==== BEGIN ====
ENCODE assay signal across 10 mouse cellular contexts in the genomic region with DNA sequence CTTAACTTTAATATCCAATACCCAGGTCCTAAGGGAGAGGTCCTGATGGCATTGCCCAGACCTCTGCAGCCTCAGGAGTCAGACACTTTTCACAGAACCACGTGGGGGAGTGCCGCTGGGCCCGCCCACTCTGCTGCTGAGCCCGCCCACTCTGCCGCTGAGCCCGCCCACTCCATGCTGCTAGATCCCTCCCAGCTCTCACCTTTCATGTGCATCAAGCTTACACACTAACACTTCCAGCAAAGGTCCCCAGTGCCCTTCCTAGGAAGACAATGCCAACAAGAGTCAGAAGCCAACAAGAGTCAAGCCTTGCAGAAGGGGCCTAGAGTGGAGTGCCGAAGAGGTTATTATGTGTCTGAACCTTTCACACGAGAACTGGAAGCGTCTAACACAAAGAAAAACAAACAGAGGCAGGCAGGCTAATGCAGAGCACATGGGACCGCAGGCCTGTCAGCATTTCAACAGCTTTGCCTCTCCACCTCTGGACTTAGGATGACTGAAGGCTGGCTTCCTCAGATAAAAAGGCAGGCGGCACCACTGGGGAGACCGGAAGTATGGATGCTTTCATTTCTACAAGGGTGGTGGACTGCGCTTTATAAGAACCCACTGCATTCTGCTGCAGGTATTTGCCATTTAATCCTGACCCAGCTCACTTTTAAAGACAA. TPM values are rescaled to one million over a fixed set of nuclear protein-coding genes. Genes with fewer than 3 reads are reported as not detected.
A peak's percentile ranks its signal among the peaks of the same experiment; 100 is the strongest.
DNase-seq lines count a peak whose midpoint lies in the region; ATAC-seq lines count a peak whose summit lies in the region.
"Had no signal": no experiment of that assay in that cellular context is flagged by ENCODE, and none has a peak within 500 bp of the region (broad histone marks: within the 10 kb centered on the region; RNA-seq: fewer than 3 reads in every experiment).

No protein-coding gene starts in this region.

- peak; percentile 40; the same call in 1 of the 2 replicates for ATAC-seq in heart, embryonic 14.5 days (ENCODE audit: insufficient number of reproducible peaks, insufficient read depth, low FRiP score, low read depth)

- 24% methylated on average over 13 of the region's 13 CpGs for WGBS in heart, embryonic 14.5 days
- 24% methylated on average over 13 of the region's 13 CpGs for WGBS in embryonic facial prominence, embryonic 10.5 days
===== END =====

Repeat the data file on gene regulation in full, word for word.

ENCODE assay signal across 10 mouse cellular contexts in the genomic region with DNA sequence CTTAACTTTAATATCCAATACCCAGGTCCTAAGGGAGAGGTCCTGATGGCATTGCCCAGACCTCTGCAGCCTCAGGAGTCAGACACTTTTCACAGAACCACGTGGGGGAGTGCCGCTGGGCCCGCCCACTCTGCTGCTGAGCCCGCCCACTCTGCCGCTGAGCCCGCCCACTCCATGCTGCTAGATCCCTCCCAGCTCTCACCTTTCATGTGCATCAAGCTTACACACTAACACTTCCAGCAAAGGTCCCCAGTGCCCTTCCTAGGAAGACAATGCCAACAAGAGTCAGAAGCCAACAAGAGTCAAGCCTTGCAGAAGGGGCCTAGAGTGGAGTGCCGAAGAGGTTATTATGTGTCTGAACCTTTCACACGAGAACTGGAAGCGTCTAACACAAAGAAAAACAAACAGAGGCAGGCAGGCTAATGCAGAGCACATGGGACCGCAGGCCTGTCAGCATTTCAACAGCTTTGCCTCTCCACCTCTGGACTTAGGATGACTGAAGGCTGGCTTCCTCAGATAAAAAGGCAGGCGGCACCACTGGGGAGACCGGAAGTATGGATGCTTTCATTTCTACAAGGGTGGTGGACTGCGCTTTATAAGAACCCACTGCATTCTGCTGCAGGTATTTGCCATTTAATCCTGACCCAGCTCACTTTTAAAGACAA. TPM values are rescaled to one million over a fixed set of nuclear protein-coding genes. Genes with fewer than 3 reads are reported as not detected.
A peak's percentile ranks its signal among the peaks of the same experiment; 100 is the strongest.
DNase-seq lines count a peak whose midpoint lies in the region; ATAC-seq lines count a peak whose summit lies in the region.
"Had no signal": no experiment of that assay in that cellular context is flagged by ENCODE, and none has a peak within 500 bp of the region (broad histone marks: within the 10 kb centered on the region; RNA-seq: fewer than 3 reads in every experiment).

No protein-coding gene starts in this region.

- peak; percentile 40; the same call in 1 of the 2 replicates for ATAC-seq in heart, embryonic 14.5 days (ENCODE audit: insufficient number of reproducible peaks, insufficient read depth, low FRiP score, low read depth)

- 24% methylated on average over 13 of the region's 13 CpGs for WGBS in heart, embryonic 14.5 days
- 24% methylated on average over 13 of the region's 13 CpGs for WGBS in embryonic facial prominence, embryonic 10.5 days